Author: Eulanda Sanders
September is New York Textile Month! In celebration, members of the Textile Society of America will author Object of the Day for the month. A non-profit professional organization of scholars, educators, and artists in the field of textiles, TSA provides an international forum for the exchange and dissemination of information about textiles worldwide.
Over the past 10 years, laser cutting, laser etching, and 3D printing have become mainstream methods of embellishing textiles and creating coverings for the human form. Negative spaces in textile products provide not only a means to envelope the human form by cutting necklines and armholes, but also as a design embellishment for a variety of materials. Typical manual cutting of fabrics, tooling of leather goods or the creation of burnt out velvets have been replaced with techniques that manipulate fabrications with a laser beam. There are a variety of laser cutting methods; however, the most widely used CO2 process is thermal based with a “focused laser beam, using light via mirrors, is used to melt material in a localized area.”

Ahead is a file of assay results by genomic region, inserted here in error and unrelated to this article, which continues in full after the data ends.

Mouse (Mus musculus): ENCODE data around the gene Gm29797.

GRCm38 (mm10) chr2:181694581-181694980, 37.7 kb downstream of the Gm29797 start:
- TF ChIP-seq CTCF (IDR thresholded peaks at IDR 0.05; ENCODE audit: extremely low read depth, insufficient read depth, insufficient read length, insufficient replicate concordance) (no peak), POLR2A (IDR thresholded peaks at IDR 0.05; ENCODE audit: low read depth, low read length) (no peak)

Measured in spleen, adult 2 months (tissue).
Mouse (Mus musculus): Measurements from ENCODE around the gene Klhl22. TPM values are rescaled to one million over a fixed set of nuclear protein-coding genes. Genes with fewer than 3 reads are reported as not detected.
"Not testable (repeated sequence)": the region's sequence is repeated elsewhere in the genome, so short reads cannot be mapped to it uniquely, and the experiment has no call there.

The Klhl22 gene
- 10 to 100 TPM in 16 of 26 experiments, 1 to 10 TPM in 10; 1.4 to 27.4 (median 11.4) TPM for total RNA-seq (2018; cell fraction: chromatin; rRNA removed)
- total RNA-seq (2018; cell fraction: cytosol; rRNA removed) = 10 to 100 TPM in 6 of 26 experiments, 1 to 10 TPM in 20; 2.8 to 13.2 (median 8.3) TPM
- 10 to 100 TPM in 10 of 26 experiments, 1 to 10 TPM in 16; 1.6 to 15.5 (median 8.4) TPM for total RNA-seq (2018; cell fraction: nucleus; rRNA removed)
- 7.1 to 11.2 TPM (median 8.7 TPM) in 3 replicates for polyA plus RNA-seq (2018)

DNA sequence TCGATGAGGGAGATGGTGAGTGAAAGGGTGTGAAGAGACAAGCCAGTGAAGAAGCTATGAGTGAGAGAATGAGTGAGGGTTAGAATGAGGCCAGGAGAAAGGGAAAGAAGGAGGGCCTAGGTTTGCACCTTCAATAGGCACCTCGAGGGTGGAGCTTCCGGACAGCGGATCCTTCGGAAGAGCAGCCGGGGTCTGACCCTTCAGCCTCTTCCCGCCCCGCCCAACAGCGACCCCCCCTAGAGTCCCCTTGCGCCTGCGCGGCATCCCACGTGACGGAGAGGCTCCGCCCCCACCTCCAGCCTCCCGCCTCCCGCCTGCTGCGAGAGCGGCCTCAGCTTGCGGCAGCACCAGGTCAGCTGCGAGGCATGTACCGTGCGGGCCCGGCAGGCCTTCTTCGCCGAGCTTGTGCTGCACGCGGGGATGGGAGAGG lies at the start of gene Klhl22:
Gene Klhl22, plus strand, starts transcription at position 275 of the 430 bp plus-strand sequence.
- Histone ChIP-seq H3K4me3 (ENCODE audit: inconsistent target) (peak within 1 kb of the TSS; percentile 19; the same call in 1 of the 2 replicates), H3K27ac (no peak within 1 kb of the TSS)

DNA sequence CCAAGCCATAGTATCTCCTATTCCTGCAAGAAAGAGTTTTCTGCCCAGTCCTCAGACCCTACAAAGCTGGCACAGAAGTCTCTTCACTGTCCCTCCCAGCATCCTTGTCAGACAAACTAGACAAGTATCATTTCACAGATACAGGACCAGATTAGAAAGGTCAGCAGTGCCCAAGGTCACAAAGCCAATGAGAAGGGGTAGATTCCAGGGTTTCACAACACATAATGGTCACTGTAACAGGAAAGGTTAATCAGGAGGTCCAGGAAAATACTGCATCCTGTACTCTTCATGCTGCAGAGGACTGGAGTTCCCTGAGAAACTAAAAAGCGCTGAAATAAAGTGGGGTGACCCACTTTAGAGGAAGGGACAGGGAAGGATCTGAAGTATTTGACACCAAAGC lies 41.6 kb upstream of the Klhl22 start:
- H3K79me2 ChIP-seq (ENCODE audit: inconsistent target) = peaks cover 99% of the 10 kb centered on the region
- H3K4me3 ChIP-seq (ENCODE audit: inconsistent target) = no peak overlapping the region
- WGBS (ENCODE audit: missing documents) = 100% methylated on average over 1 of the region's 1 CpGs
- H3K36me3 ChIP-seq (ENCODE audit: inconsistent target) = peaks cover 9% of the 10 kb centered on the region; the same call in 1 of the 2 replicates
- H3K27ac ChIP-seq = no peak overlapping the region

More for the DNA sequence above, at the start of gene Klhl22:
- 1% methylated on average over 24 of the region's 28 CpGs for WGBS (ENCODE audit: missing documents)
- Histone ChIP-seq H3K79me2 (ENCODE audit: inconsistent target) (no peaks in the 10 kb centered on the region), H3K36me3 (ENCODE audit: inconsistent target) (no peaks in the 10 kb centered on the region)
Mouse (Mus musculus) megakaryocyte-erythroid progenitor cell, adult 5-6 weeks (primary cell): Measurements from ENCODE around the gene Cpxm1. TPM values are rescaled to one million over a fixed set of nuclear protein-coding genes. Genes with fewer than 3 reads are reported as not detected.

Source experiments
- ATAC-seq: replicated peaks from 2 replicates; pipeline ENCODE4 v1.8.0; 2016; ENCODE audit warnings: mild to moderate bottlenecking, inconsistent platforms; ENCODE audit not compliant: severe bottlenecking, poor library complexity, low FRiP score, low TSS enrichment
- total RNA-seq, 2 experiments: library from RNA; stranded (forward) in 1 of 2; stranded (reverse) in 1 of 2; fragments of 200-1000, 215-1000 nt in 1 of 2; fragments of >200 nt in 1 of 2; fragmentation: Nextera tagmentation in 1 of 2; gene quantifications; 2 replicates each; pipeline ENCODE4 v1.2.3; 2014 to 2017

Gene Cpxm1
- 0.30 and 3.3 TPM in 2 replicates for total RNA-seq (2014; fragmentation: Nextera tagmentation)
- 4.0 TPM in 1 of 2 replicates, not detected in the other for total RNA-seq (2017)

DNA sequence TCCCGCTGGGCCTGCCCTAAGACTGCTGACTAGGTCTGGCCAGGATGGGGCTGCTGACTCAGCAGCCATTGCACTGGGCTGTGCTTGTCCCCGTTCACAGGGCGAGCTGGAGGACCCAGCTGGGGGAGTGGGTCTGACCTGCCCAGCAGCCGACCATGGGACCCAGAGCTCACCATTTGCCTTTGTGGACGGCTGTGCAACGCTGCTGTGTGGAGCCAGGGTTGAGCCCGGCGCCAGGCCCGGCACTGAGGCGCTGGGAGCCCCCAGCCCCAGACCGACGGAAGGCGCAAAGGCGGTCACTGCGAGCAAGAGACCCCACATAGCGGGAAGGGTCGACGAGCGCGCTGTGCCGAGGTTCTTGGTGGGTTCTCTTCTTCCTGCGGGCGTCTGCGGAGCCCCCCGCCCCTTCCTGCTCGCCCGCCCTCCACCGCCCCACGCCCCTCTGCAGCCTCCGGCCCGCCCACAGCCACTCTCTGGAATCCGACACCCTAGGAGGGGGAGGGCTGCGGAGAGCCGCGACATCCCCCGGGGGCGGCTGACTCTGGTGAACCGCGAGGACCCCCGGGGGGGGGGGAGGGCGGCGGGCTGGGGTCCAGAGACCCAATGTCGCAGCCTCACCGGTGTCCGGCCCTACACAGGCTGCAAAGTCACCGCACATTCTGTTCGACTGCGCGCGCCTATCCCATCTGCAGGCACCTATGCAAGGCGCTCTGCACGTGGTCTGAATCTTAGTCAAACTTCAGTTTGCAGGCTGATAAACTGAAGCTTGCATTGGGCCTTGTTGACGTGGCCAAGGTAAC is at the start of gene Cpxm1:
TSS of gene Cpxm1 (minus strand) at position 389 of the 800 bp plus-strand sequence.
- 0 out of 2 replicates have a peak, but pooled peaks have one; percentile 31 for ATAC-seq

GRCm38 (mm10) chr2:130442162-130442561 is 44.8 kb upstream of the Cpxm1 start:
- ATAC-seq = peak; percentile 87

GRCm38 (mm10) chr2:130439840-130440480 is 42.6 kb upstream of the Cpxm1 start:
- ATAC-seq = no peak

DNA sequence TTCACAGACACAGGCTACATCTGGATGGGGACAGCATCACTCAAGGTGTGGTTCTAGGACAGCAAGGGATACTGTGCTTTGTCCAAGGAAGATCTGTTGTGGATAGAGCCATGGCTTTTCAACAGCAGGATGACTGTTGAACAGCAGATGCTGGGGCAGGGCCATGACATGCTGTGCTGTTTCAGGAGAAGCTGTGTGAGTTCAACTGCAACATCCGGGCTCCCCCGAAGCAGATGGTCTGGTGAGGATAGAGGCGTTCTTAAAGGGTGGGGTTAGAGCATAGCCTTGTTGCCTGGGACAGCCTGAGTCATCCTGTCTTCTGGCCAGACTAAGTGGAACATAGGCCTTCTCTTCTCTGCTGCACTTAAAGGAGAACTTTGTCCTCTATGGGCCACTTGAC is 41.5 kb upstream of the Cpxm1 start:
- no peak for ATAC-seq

Designs for laser cutting are created with vector-based computer software technologies, allowing the designer the ability to define not only cut lines, but also engrave fabrics by removing the surface of textiles to expose colors underneath.  The design is then sent to the laser cutter, in the same manner as sending a written document to a desktop printer. The resulting fabrications are dependent on the width of lines drawn, colors assigned to each, and the speed and velocity settings communicated to the laser via print control software.
Vector-based technologies lend themselves to the creation of engineered geometric motifs that encase the human form as found in the Temple Dress, Mer Ka Ba collection by threeASFOUR. The advantage of designing a garment patterns simultaneously with the motif embellishments using computer software technologies is the ability to match or align the motifs at garment seamlines, ensuring uninterrupted viewing of the intended design by the viewer. Laser cutting melts and seals cut lines of thermoplastic fabrications, such as man-made fabrics like nylon and polyester, but frays natural fibers such as silk; therefore, it was necessary for the designers to bond or back the silk used in this design to a man-made fiber to ensure each intricately cut motif resulted in a sealed edge. Ingeniously, the designers repeated circular motifs not only within the interior of each pattern piece, but also in the shapes of the garment’s pattern pieces, resulting curved hemlines, sleeve edges and necklines.
 Bogue, R. (2008). Cutting robots: a review of technologies and applications. Industrial Robot: An International Journal. 35(5), 390.
 De La Rosa, Vic. (2015). Precise expression: the laser-cut edge. Surface Design Journal. 44-49.
Eulanda Sanders is the department chair for Apparel, Events, and Hospitality Management at Iowa State University, where she teaches in the Apparel, Merchandising, and Design program.